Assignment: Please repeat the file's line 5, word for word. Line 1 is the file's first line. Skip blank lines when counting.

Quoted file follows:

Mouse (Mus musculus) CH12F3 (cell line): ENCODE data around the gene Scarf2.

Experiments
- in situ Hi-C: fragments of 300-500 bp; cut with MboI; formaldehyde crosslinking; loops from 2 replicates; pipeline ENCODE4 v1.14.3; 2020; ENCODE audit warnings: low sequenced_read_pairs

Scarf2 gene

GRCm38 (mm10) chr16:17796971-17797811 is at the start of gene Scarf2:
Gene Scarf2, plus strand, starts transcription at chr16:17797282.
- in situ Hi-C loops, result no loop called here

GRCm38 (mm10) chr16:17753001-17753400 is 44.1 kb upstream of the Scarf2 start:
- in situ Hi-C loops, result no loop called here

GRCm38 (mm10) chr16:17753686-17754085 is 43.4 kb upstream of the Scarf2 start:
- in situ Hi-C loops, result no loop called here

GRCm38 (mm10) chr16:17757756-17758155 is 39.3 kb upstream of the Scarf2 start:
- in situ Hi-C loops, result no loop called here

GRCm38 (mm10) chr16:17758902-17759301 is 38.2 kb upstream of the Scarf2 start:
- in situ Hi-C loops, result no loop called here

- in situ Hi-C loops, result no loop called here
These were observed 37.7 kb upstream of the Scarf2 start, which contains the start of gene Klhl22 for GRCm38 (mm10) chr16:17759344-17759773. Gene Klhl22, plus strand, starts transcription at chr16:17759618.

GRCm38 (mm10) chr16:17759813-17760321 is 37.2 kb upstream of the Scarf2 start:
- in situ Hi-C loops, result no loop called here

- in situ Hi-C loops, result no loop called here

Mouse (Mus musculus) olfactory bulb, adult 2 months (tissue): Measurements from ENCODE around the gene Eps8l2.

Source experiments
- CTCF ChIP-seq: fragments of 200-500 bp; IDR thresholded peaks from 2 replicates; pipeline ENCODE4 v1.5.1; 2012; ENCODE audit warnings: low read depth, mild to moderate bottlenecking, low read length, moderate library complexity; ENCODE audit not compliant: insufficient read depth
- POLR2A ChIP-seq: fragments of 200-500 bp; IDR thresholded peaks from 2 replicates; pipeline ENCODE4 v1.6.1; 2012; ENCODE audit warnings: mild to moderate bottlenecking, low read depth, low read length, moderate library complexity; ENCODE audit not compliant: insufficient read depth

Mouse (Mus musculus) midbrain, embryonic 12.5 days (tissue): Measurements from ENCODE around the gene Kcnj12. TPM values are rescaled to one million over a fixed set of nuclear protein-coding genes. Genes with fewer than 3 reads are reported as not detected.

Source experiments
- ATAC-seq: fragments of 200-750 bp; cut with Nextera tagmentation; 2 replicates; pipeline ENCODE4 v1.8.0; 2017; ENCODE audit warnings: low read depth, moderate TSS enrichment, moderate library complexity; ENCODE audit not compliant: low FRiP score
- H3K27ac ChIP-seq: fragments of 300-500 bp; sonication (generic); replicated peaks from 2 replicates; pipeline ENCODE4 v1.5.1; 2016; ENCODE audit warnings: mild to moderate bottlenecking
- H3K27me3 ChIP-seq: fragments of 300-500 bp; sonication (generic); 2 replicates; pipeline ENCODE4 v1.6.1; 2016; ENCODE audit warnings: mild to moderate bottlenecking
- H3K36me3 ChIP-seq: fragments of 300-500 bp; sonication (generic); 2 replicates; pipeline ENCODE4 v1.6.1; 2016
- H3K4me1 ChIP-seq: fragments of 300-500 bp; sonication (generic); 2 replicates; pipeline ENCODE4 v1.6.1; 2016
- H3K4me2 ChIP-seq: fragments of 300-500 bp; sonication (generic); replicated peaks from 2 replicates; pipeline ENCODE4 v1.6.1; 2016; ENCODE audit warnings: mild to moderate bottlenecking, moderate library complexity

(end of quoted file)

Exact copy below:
GRCm38 (mm10) chr16:17796971-17797811 is at the start of gene Scarf2: